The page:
Upon taking a new job, young lawyer Rick Hayes is assigned to the clemency case of Cindy Liggett, a woman convicted of first degree murder and sentenced to death. As Hayes investigates the ... See full summary »
Barr is a psychiatrist who falls in love with the sister of one of his clients. She's beautiful and married (to a gangster). She hates her husband but is unable to escape from him. To avoid... See full summary »
Set in the south of the United States just after the Civil War, Laurel Sommersby is just managing to work the farm without her husband Jack, believed killed in the Civil War. By all ... See full summary »
After a young woman is attacked in the elevator she meets her neighbours (two brothers) for the first time. One of the brothers has a secret, the other has a crush on her. Her analyst tries... See full summary »
Juan is a young Spanish man whose dream is to become one of the famous toreros. When he was caught making an illegal (and in fact for the real torero life endangering) night bullfight with ... See full summary »
Sharon Stone rang director Mark Rydell repeatedly, begging for a part in the film. Rydell automatically assumed that she was after the part of the mistress, and was quite surprised when Stone revealed that she wanted to play the frigid wife. See more »
When Vincent washes his face after arriving at the diner he looks wistfully at his reflection in the bathroom mirror. A member of the crew is visible behind him. See more »
Intersection started with a disadvantage in that it's a remake of one of my favorite films, Les Choses de la Vie. The original uses a terrible car crash (one of the best ever filmed) as a starting point for a series of flashbacks and reflections on the turning point in an architects life, when the relationship that ended his marriage is in danger of self-destructing because of his inability to make an effort. But where the accident is that film's focal point, replayed in various different ways as a kind of inescapable destiny, in Intersection it is used almost as an afterthought to bring some resolution to a mundane soap opera about an indecisive man torn between his career-conscious wife and his more liberal lover (though I wonder if that may be last-minute re-editing into a more linear structure to 'save' the film since its original release date was pushed back).
It's not a case of not giving the film a chance - there have been interesting re-workings of European films by Hollywood before - or expecting a raunchfest because of Gere or Stone's presence. It's just that it's really not very good.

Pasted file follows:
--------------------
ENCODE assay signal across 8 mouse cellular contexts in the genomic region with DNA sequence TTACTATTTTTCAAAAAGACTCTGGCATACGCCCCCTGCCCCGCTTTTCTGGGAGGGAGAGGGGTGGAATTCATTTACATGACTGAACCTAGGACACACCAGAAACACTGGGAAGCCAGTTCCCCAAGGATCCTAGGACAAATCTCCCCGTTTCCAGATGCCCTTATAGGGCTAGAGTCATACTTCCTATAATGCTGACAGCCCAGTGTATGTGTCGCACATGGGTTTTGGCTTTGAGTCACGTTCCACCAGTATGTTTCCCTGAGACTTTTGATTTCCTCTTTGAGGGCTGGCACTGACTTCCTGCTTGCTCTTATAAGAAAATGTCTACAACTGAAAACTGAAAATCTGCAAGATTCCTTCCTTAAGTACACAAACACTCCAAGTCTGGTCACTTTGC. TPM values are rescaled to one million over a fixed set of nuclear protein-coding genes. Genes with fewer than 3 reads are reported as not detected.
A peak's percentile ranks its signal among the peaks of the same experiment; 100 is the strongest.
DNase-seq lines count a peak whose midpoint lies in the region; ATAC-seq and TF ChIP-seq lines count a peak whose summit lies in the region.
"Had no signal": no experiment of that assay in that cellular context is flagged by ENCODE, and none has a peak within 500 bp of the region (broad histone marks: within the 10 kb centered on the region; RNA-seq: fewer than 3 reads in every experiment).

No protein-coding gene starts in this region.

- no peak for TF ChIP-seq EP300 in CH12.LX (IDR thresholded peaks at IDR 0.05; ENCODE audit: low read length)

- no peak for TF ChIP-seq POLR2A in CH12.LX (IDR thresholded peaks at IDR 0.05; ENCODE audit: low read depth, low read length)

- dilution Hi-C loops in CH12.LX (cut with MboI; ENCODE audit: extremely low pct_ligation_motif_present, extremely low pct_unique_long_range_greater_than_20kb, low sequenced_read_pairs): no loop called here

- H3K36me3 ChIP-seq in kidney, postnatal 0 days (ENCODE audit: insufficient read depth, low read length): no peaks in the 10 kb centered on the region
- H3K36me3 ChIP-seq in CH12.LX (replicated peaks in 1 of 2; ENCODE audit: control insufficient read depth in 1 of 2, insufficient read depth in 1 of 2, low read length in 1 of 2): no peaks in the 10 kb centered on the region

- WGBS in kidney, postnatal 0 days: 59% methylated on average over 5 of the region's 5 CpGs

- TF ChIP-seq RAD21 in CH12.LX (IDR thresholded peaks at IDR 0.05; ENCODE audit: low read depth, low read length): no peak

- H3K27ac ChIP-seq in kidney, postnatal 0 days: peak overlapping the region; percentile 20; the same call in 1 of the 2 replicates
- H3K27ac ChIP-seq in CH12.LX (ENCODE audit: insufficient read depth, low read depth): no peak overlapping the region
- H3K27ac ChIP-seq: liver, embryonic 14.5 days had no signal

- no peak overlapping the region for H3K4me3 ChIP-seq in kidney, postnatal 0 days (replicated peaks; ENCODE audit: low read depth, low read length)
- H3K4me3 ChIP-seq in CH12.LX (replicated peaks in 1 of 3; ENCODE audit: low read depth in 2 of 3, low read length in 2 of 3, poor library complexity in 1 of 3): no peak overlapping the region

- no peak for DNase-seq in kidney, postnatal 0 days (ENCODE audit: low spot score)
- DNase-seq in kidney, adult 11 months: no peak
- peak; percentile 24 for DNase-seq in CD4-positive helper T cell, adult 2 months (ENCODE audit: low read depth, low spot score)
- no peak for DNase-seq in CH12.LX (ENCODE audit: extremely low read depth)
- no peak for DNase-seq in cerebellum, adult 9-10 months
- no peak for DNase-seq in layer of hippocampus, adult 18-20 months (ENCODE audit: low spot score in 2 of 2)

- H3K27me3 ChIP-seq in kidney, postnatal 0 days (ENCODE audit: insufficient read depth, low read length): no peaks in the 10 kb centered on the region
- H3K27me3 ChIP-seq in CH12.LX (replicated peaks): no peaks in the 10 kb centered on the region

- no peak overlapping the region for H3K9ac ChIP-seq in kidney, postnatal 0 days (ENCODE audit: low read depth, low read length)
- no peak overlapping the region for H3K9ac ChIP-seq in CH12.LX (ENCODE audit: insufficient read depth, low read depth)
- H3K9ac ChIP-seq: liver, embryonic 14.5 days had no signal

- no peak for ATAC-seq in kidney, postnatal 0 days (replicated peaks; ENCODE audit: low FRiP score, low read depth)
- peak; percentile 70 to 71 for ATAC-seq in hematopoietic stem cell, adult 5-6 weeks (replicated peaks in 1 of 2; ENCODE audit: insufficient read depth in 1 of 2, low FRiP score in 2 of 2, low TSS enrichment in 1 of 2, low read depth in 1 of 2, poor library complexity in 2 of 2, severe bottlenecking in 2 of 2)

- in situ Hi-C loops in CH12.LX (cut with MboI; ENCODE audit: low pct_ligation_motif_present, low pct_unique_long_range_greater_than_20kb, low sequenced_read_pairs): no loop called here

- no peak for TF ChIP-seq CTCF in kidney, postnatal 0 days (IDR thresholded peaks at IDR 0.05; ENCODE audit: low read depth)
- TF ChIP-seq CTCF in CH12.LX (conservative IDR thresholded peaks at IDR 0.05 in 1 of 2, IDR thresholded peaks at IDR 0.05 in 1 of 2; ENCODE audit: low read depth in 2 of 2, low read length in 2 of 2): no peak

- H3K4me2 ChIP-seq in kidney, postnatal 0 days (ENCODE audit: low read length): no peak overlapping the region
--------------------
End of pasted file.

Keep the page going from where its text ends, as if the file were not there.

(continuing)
The result isn't exactly unwatchable, but it is overwritten, over scored and surprisingly uncinematic. Rydell gives the film plenty of gloss but few cinematic flourishes, concentrating on the seen-it-all-before romance in a way that seems more TV movie of the week than anything worth paying to see on the big screen. Sharon Stone is superb as the ex-wife and Davidovitch does well as the lover despite some unfortunate and unnecessary scenes towards the end that undermine her character to make Gere look good - which brings me to the film's major failing. Gere's character and performance. Gere can act and has done good work, but this is an especially shallow and by-the-numbers ego trip more than a performance. Aside from being the screen's most unconvincing architect (and that includes Woody Harrelson in Indecent Proposal), the smug, self, narcissistic performance here prevents us from ever caring about whether the character lives or dies. Even the film's one nearly successful scene at a post office when he can't decide whether to post an important letter is ultimately destroyed by his hammy grandstanding phone call at the end of it.
Not that the script is any help. Scenes are overwritten, achingly obvious and horribly predictable, with everything spelled out in broad strokes. Ultimately you're just left wandering from predictable scene to predictable scene with little interest. Slick, watchable, forgettable, the final insult is that the novel and Claude Sautet film this misfire is based on is only acknowledged at the very, very end of the credits when no-one is likely to spot it. That said, the filmmakers are probably grateful not to be associated with this one...
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